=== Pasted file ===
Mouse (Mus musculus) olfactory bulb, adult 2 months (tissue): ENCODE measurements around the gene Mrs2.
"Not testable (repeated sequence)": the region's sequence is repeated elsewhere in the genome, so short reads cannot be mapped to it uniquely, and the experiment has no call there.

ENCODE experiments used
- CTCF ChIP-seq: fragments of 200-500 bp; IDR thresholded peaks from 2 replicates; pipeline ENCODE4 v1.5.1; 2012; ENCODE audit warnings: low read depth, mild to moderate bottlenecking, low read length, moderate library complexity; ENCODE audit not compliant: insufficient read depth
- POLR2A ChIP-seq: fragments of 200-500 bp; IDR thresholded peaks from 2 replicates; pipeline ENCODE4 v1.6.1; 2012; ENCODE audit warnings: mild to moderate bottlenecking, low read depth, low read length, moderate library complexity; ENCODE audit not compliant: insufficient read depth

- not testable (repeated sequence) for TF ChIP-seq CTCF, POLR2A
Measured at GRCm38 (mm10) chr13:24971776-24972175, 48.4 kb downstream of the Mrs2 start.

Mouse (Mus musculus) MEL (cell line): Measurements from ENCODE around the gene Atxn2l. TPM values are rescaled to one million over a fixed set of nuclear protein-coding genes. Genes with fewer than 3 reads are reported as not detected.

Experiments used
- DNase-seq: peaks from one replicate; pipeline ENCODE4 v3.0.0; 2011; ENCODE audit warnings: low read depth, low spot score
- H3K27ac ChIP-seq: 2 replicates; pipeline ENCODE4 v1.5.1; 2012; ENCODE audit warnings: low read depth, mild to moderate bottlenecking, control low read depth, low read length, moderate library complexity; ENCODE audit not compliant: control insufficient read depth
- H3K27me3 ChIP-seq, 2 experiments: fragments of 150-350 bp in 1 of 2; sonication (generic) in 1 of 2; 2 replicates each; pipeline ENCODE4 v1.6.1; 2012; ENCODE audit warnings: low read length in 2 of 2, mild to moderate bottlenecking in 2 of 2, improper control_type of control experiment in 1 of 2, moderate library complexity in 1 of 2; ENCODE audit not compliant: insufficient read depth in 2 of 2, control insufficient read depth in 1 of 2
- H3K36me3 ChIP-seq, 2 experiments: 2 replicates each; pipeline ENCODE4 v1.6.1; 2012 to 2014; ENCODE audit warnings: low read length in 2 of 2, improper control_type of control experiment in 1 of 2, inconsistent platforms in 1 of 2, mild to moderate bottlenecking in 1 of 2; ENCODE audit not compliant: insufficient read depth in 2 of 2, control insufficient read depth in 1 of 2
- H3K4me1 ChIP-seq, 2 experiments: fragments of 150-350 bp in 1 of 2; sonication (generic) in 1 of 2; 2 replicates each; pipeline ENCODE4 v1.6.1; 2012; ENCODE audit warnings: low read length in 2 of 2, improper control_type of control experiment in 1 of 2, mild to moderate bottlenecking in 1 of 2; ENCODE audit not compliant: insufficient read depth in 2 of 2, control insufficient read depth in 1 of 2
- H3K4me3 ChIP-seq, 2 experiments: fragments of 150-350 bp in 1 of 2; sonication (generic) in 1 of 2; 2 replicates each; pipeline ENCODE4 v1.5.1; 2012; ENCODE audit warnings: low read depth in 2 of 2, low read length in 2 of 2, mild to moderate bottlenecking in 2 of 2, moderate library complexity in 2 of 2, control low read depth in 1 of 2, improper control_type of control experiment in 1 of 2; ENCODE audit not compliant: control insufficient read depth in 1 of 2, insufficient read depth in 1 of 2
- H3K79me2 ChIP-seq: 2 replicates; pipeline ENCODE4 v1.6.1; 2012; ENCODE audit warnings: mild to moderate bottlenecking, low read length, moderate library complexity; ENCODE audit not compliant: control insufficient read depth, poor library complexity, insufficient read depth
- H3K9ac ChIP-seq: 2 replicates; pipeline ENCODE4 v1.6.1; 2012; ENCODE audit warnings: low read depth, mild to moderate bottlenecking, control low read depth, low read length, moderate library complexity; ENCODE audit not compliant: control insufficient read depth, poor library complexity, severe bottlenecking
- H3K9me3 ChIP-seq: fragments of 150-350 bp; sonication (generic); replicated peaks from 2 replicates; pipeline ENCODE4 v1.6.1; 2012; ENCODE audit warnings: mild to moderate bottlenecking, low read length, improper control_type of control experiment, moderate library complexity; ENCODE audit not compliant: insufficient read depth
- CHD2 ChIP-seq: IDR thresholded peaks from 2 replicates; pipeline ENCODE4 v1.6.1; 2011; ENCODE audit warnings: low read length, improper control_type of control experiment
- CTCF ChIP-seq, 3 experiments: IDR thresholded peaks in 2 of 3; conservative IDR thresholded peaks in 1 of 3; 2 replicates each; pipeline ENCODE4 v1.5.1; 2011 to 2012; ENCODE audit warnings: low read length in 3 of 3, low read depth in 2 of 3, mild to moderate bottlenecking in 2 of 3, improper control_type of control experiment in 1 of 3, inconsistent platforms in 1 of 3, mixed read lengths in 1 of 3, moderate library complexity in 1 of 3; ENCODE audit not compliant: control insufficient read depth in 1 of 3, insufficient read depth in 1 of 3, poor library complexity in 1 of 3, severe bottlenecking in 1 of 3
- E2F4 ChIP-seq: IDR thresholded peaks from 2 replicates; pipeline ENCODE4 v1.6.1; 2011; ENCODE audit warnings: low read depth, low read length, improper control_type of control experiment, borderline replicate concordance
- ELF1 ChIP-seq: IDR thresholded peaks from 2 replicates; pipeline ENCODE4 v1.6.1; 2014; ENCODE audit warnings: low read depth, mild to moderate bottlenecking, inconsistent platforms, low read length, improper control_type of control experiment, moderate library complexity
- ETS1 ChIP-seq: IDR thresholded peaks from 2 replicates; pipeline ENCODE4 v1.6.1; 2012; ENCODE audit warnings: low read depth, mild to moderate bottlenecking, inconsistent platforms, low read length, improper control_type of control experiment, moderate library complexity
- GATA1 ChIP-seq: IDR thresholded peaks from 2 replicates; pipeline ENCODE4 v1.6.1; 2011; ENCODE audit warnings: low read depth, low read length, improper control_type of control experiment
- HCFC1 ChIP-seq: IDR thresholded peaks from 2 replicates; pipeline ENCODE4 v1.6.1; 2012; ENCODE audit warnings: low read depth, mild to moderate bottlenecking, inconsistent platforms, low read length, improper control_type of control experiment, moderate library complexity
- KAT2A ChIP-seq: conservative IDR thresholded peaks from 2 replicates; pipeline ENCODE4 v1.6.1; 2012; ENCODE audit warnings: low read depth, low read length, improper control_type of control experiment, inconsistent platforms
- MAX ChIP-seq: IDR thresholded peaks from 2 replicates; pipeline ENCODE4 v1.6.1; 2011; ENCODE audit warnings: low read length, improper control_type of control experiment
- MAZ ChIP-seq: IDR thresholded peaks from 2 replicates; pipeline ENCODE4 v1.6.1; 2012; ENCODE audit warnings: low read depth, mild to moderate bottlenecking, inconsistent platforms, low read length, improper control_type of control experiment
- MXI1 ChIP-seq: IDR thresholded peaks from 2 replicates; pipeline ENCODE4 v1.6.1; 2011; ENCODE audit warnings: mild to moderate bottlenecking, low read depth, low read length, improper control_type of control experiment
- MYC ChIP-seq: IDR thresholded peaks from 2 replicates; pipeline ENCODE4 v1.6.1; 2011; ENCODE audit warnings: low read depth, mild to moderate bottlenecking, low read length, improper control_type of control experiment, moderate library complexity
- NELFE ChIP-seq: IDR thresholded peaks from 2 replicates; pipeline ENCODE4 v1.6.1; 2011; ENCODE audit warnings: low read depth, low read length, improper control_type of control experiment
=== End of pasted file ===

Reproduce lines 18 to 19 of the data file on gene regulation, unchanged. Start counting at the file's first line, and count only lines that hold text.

- H3K9me3 ChIP-seq: fragments of 150-350 bp; sonication (generic); replicated peaks from 2 replicates; pipeline ENCODE4 v1.6.1; 2012; ENCODE audit warnings: mild to moderate bottlenecking, low read length, improper control_type of control experiment, moderate library complexity; ENCODE audit not compliant: insufficient read depth
- CHD2 ChIP-seq: IDR thresholded peaks from 2 replicates; pipeline ENCODE4 v1.6.1; 2011; ENCODE audit warnings: low read length, improper control_type of control experiment